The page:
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St Cecilia’s Catholic Primary School

Inspired Learners for Life

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Preventing Radicalisation in school

Building resilience in our young people and the promotion of fundamental British values is at the heart of preventing radicalisation. We do this by providing a safe place in which children can discuss issues, and we aim to give them the knowledge and confidence to challenge extremist beliefs and ideologies.

Our new prevent duty, is carried out under the Counter-Terrorism and Security Act 2015, which legally requires us to take steps to prevent pupils from being drawn into terrorism. We take this duty seriously and carry out the four main actions responsibly, namely:

  • risk assessment,
  • working in partnership,
  • staff training
  • policies for digital safety and IT.

What are the risks?

Children and young people can be drawn into violence or exposed to messages of extremist groups by a number of means, including the influence of:

  • Family members or friends and/or direct contact with extremist groups and organisations
  • The internet and social media to share extremist ideologies and views.  On-line content/social media may pose a specific risk as it can be seen to normalise radical views and promote content which is shocking and extreme; children can be trusting and may not necessarily appreciate bias, which can lead to being drawn into such groups and to adopt their extremist views.
  • Exposure to extremist groups increases the risk of a young person being drawn into criminal activity and has the potential to cause significant harm. 

If we assess a child as at risk, we will refer to the local MASH (Multi Agency Safeguarding Hub) team for advice.

In terms of training, staff have received training to familiarise them with the Prevent Duty.

In terms of internet safety, we ensure suitable filters are in place to keep children away from extremist materials through the London Grid for Learning.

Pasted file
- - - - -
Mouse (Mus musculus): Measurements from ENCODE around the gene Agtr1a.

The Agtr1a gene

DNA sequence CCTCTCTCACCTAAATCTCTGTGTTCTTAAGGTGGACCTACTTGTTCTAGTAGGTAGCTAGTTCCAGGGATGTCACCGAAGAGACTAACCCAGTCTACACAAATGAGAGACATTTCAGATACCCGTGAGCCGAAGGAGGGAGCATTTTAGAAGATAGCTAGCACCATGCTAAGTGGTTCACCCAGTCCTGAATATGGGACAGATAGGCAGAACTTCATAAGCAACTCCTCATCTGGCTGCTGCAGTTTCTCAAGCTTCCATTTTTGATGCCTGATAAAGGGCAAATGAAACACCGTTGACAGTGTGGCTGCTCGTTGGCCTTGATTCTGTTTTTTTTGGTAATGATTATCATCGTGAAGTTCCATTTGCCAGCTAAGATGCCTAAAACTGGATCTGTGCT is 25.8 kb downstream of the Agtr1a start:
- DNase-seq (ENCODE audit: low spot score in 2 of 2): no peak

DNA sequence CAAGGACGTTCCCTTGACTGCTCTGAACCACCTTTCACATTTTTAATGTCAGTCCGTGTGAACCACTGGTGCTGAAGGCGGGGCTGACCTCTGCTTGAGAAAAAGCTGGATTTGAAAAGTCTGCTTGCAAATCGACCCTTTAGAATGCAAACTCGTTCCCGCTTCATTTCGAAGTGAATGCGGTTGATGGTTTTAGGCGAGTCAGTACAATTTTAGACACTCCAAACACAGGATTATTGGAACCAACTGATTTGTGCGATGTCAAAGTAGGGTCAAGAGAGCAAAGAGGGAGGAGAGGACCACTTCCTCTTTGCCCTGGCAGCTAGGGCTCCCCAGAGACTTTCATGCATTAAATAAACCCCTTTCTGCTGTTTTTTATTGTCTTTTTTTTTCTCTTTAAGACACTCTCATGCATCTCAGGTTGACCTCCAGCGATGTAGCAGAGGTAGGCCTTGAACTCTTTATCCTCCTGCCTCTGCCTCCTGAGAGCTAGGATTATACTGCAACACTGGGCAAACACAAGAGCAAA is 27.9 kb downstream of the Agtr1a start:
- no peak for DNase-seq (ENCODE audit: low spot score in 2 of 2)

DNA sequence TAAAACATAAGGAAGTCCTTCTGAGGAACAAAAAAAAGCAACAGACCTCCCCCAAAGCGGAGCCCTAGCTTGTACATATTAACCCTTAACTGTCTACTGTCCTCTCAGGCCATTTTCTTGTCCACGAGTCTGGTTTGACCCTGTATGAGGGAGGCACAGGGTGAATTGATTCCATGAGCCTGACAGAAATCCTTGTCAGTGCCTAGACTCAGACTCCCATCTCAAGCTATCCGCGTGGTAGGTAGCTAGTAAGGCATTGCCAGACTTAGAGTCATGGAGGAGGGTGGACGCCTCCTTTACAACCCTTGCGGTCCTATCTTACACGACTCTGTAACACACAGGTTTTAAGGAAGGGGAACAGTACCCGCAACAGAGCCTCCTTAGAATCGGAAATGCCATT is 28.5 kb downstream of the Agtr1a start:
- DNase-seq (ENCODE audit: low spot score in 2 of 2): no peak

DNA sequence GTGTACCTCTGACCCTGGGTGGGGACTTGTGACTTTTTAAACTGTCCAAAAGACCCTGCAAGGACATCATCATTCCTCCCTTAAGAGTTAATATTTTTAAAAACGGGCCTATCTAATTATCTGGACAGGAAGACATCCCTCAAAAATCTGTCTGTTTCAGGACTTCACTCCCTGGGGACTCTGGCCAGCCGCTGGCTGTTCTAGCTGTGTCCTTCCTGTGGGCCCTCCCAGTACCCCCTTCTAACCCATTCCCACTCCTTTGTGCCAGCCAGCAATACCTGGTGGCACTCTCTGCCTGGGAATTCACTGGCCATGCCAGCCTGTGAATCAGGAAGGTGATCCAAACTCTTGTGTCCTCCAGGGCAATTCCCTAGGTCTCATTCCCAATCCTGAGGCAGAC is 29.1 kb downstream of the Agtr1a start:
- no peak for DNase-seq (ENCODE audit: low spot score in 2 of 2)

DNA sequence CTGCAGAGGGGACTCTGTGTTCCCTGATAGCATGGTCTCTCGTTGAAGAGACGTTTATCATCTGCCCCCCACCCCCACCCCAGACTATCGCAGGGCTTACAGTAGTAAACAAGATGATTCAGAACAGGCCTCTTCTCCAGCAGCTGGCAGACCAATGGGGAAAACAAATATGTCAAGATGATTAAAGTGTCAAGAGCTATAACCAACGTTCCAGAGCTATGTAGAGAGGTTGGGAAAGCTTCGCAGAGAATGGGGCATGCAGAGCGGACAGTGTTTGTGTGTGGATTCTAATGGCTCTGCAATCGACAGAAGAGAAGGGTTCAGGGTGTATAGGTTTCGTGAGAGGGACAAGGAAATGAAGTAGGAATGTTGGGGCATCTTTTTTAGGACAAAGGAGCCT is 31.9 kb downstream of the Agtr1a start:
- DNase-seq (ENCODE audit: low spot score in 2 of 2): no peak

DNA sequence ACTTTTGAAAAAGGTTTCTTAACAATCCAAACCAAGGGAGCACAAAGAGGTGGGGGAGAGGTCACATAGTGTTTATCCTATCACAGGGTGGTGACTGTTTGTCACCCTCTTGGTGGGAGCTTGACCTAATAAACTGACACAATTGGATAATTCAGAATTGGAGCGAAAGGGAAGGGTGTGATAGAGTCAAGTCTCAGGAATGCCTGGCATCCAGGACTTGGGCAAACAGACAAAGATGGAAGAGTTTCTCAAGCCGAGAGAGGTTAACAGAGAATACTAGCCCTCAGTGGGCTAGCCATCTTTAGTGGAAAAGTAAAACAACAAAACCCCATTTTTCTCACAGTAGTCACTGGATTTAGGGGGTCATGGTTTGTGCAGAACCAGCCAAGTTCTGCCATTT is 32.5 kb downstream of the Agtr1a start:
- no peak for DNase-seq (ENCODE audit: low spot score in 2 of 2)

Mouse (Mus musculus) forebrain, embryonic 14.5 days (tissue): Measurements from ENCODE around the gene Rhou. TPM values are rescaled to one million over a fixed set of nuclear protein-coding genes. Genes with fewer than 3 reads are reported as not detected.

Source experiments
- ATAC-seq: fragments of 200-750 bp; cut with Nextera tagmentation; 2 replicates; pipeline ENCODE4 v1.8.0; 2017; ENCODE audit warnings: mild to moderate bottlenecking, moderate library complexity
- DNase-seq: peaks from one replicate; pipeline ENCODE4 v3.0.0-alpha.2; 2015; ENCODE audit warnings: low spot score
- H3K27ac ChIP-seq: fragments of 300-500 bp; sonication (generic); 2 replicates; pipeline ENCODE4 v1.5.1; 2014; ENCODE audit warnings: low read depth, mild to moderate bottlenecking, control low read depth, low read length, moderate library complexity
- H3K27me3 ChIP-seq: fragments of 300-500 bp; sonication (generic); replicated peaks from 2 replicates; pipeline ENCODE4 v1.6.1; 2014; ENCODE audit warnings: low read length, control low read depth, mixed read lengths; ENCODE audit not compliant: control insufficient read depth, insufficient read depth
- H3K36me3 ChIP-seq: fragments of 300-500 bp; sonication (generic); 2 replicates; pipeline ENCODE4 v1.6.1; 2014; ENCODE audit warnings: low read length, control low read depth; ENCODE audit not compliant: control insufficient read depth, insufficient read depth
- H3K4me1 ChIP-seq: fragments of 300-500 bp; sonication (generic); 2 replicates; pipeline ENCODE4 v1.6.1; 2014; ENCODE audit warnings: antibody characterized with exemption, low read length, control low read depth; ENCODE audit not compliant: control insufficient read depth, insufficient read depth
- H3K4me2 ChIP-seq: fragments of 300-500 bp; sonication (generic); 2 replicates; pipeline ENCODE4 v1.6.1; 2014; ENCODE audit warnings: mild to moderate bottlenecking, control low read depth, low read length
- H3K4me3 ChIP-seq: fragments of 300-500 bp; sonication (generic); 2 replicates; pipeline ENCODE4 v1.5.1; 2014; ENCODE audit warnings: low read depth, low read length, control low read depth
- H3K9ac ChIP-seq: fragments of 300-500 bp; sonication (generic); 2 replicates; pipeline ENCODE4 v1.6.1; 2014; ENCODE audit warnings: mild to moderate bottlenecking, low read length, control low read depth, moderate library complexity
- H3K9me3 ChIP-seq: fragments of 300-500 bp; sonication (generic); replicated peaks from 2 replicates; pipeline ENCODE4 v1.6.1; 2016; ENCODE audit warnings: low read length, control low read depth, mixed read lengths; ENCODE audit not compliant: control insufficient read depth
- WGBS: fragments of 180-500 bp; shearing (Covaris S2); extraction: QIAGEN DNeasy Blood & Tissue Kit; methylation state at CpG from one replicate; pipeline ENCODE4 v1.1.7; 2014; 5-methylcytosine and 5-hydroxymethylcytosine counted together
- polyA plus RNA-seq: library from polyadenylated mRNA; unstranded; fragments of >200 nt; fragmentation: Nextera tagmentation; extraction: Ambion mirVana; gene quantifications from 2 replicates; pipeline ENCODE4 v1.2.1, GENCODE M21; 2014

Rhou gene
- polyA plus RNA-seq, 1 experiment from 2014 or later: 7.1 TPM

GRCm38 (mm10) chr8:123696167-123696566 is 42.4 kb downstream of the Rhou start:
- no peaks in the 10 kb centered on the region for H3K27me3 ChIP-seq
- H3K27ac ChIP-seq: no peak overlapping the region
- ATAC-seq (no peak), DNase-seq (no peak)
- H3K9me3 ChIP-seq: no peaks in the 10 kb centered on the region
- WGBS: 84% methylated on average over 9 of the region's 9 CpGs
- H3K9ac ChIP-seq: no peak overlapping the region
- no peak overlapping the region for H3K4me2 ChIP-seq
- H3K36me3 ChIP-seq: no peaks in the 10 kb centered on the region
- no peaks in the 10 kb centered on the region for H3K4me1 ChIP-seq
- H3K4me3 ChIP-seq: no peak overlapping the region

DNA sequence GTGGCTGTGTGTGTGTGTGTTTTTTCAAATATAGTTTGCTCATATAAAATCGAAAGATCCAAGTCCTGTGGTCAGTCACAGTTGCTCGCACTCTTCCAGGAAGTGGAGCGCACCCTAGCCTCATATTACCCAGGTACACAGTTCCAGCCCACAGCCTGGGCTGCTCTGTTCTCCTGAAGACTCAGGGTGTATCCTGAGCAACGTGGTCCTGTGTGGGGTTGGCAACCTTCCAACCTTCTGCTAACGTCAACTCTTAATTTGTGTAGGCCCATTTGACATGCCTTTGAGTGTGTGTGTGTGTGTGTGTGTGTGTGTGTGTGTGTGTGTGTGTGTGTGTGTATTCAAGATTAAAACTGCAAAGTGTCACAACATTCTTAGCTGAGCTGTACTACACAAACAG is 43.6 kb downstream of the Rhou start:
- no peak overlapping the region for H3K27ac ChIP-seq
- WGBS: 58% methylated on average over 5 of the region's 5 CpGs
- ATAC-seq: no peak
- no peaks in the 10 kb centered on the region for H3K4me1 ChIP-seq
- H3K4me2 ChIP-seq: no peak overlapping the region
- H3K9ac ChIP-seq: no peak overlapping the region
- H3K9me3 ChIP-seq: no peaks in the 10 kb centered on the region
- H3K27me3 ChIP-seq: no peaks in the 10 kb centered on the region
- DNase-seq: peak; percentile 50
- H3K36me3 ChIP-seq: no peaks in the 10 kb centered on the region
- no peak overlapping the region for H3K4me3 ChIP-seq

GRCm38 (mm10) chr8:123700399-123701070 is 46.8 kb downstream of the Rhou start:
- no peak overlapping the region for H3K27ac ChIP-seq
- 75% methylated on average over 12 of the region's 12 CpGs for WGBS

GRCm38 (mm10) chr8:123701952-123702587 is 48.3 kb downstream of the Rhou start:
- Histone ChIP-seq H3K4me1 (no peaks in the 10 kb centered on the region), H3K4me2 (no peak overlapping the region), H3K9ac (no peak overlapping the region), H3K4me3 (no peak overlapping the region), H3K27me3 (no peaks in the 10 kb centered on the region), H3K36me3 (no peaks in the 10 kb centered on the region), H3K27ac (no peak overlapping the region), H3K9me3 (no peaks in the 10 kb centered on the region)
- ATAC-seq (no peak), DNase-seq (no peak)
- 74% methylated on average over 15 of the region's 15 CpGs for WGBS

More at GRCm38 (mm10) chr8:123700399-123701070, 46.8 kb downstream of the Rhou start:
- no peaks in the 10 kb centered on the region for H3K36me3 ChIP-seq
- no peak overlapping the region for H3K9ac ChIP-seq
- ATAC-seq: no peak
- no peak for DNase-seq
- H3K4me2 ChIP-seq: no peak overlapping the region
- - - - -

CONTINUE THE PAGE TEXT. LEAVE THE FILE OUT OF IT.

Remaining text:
We recognise that we play a vital role in keeping children safe from harm, including from the risks of extremism and radicalisation, and in promoting the welfare of children in our care.

What we do if there is a concern

If we have a concern about a particular pupil we will follow the school’s normal safeguarding procedures, including discussing with the school’s designated safeguarding lead, and where deemed necessary, with Children’s Social Care. We may also contact the School's Co-ordinator at Sutton Police.  They can talk to us in confidence about concerns and help us gain access to support and advice.  The Department for Education can also support us through their dedicated advice line.

If parents have a concern

If parents have concerns about their own or another child they are most welcome to contact Police or the NSPCC directly or they can speak to a member of the school leadership safeguarding team:

Mrs Martin (Assistant Head) is the safeguarding lead. bernadette.martin@stcecilias.school
Mrs Dean (Head of Early Years) sarah.dean@stcecilias.school
Mr Burke (Head Teacher)  head@stcecilias.school

Spotting signs and getting help

Radicalisation can be really difficult to spot. Signs that may indicate a child is being radicalised include:

  • isolating themselves from family and friends
  • talking as if from a scripted speech
  • unwillingness or inability to discuss their views
  • a sudden disrespectful attitude towards others
  • increased levels of anger
  • increased secretiveness, especially around internet use.

Children who are at risk of radicalisation may have low self-esteem, or be victims of bullying or discrimination. Extremists might target them and tell them they can be part of something special, later brainwashing them into cutting themselves off from their friends and family.

However, these signs don't necessarily mean a child is being radicalised – it may be normal teenage behaviour or a sign that something else is wrong. If you notice any change in a child's behaviour and you're worried, you can call the NSPCC helpline on 0808 800 5000

 

 

Some key terms:

Extremism – vocal or active opposition to fundamental British values such as democracy, the rule of law and tolerance of different faiths and beliefs

Terrorism – a violent action against people or property, designed to create fear and advance a political, religious or ideological cause

Radicalisation – the process by which a person comes to support extremism and terrorism